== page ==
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High Court Rejects Arbitration Agreements That Expand Judicial Review

By Henry R. Chalmers, Litigation News Associate Editor – August 13, 2008

The U.S. Supreme Court has added greater finality to arbitration awards, which should prompt attorneys to revise the standard arbitration provisions they include in their clients’ contracts.

The Court confirmed in Hall Street Associates, LLC v. Mattel, Inc. [PDF] that the handful of grounds explicitly enumerated in the Federal Arbitration Act are the exclusive grounds for vacating, modifying, or correcting an arbitration award and cannot be expanded upon, even by agreement of the parties.

“The decision recognizes that the sine qua non of arbitration is speed, efficiency, and cost-savings,” says Neal M. Eiseman, New York, cochair of the Arbitration Subcommittee of the Section of Litigation Alternative Dispute Resolution Committee. “The business decision whether to litigate or arbitrate is an either-or proposition; arbitration should not be an opportunity to combine the two,” Eisman says.

After three years of litigation, the parties in Hall Street agreed to arbitrate their remaining claim. The district court approved the parties’ agreement, which provided for entry of judgment on any arbitration award, but required the court to vacate, modify, or correct the award if the arbitrator’s findings of fact were not supported by substantial evidence, or if the arbitrator’s conclusions of law were erroneous.

When the arbitrator ruled against the plaintiff based on an apparent error of law, the plaintiff moved the district court to vacate the award.

The Supreme Court ruled that vacatur was not available in this case. The Court held that the narrow grounds set forth in sections 10 and 11 of the FAA were the exclusive grounds for vacatur, modification, and correction and that the parties’ agreement improperly tried to expand upon those grounds.

The Court opined that the FAA should be seen as “substantiating a national policy favoring arbitration with just the limited review needed to maintain arbitration’s essential virtue of resolving disputes straightaway.”

“Any other reading opens the door to the full-bore legal and evidentiary appeals that can render informal arbitration merely a prelude to a more cumbersome and time-consuming judicial review process,” the Court reasoned.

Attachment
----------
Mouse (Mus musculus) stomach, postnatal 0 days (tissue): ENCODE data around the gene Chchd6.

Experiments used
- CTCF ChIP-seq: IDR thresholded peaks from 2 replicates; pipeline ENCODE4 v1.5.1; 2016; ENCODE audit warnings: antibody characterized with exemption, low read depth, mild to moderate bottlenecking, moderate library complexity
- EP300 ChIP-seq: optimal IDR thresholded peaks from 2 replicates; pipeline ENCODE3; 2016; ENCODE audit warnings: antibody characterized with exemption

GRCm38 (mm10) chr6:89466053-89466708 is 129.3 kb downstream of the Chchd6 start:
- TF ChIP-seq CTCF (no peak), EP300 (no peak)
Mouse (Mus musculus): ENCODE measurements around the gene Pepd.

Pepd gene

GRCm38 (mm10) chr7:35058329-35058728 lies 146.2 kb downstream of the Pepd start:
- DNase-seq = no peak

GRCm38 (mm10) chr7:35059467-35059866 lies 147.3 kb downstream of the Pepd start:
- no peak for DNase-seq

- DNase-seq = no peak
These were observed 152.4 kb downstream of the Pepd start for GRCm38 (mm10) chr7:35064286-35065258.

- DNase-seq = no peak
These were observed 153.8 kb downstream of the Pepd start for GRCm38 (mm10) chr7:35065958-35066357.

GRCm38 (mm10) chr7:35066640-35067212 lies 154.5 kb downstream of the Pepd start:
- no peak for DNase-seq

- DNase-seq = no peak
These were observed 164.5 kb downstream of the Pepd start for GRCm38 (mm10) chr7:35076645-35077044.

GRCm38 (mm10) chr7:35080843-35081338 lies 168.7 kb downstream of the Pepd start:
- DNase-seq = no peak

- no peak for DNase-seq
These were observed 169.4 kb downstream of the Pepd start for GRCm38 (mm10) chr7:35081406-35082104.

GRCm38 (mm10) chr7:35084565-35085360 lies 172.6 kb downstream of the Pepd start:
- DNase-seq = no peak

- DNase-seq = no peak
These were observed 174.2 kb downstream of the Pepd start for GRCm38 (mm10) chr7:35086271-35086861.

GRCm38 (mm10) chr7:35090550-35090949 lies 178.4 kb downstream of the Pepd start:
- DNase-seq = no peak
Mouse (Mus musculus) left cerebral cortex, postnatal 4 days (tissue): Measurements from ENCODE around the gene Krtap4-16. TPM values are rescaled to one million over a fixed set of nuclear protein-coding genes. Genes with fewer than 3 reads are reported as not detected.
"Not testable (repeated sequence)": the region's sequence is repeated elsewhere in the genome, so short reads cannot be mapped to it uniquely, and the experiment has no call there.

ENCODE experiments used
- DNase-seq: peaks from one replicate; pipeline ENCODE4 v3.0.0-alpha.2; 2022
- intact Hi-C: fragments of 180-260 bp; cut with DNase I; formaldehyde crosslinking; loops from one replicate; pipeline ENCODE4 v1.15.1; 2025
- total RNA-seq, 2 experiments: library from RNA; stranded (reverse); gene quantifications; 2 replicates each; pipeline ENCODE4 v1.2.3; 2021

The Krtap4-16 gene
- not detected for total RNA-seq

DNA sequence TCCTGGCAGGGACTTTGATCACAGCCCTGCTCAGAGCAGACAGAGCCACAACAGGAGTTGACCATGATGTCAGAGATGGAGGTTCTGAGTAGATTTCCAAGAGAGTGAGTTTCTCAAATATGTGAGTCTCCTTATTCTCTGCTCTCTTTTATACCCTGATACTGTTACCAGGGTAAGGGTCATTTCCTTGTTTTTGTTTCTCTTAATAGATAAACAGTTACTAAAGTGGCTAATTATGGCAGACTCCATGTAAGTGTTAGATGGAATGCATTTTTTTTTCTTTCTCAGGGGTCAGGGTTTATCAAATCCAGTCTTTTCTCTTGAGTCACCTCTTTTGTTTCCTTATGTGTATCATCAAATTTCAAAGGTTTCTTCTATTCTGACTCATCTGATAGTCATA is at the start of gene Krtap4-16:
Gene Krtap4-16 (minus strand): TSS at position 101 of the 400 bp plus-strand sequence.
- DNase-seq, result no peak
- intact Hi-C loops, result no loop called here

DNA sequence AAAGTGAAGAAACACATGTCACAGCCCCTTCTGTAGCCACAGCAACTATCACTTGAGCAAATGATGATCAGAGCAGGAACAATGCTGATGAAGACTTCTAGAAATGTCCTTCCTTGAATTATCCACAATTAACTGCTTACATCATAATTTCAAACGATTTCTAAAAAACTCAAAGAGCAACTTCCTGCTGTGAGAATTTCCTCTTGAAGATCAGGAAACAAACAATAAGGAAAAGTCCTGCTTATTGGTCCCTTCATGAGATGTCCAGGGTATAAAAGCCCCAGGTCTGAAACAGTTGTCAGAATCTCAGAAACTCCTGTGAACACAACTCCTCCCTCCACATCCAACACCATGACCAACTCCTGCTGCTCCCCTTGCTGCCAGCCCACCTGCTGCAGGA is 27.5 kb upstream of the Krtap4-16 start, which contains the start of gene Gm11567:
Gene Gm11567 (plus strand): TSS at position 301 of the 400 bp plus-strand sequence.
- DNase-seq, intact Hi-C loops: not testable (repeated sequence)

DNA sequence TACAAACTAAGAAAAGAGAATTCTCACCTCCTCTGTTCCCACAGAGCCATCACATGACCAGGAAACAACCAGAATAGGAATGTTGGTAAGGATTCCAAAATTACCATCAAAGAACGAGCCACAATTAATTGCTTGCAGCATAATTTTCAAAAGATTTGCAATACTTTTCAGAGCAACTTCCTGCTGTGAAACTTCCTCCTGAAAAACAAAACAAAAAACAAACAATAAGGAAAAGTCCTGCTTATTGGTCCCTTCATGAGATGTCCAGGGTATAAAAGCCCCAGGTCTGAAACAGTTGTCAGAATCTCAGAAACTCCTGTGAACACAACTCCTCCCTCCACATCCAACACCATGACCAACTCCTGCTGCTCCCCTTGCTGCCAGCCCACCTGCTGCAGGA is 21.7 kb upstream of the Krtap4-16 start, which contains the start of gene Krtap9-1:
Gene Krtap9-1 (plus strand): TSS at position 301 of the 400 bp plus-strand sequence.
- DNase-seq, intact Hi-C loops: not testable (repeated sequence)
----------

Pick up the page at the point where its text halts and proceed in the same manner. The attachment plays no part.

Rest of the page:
In the Hall Street opinion, the Court suggests that state statutes and common law might offer a separate avenue into court for parties wanting review of arbitration awards, but Eiseman is skeptical. “The FAA trumps state arbitration law whenever issues of interstate commerce are involved,” says Eiseman. “That leaves very few instances in which courts will not be bound by the FAA.”

Lower courts may not be foreclosed entirely from vacating awards based on what is known as “manifest disregard” of the law, says Mark Fleming, Boston, cochair of the International Subcommittee of the Section’s Alternative Dispute Resolution Committee.

Hall Street suggests “that this avenue may not be available, but stops short of actually closing the door on it,” Fleming notes. “Parties may be able to repackage manifest disregard arguments under one of the existing FAA grounds for vacatur or modification,” he says.

In the wake of the Hall Street decision, attorneys should review their standard arbitration provisions to ensure they do not provide for a scope of review broader than the FAA’s explicit terms. Parties uncomfortable with this change must decide whether to include arbitration provisions in their contracts at all.

Edward Mullins, Miami, cochair of the Section’s Alternative Dispute Resolution Committee, sees Hall Street as a departure from the High Court’s former deference to parties’ freedom to structure their arbitration agreements. Mullins expresses concern that “this mentality might lead the Court to disregard other aspects of parties’ contracts as well.”

Eiseman, on the other hand, is unsympathetic to those who bemoan any narrowing of judicial power to vacate, modify, or correct. “To be blunt, parties who arbitrate have agreed to abide by the arbitrator’s legal decision, thereby assuming the competence (or incompetence) of their arbitrators.”

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